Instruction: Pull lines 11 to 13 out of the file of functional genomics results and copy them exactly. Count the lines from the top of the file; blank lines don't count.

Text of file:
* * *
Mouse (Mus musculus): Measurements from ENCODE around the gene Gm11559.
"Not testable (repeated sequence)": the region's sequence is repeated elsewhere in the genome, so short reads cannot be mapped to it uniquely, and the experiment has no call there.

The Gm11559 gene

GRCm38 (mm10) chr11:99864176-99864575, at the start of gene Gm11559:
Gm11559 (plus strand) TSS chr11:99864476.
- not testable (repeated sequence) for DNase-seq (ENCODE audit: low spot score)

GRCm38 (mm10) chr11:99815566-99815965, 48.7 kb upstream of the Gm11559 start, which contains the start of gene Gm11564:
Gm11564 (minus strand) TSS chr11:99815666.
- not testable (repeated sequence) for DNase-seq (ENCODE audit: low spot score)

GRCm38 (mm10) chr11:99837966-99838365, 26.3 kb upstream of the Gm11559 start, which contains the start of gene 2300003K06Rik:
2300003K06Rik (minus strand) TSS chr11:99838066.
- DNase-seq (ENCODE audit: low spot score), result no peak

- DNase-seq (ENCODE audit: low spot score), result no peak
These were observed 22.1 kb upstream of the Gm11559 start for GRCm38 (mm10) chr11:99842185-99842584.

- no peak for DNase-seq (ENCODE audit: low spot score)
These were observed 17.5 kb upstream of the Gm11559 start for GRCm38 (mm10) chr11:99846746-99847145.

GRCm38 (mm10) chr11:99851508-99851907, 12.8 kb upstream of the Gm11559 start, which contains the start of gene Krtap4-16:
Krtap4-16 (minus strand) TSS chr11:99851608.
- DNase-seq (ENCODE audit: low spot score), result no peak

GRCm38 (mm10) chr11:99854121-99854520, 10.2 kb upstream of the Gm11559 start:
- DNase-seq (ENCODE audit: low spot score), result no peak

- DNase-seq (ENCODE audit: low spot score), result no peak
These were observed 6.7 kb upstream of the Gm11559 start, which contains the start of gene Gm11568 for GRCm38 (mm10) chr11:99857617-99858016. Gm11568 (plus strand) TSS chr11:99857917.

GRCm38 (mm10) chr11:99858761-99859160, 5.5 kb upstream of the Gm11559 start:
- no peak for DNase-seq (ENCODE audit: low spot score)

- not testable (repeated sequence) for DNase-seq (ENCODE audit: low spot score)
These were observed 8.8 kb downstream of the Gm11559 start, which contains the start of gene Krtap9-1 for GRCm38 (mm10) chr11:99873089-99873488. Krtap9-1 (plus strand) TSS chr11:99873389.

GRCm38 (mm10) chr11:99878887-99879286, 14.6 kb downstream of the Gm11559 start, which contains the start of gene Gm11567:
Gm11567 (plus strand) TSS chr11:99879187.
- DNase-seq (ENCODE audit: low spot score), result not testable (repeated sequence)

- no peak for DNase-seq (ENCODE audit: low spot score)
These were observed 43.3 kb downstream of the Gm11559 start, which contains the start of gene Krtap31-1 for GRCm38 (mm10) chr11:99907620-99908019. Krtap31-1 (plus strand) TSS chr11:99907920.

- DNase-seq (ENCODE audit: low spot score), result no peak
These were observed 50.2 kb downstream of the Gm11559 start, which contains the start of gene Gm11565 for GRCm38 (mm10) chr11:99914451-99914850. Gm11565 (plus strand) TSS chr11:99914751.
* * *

2300003K06Rik (minus strand) TSS chr11:99838066.
- DNase-seq (ENCODE audit: low spot score), result no peak

- DNase-seq (ENCODE audit: low spot score), result no peak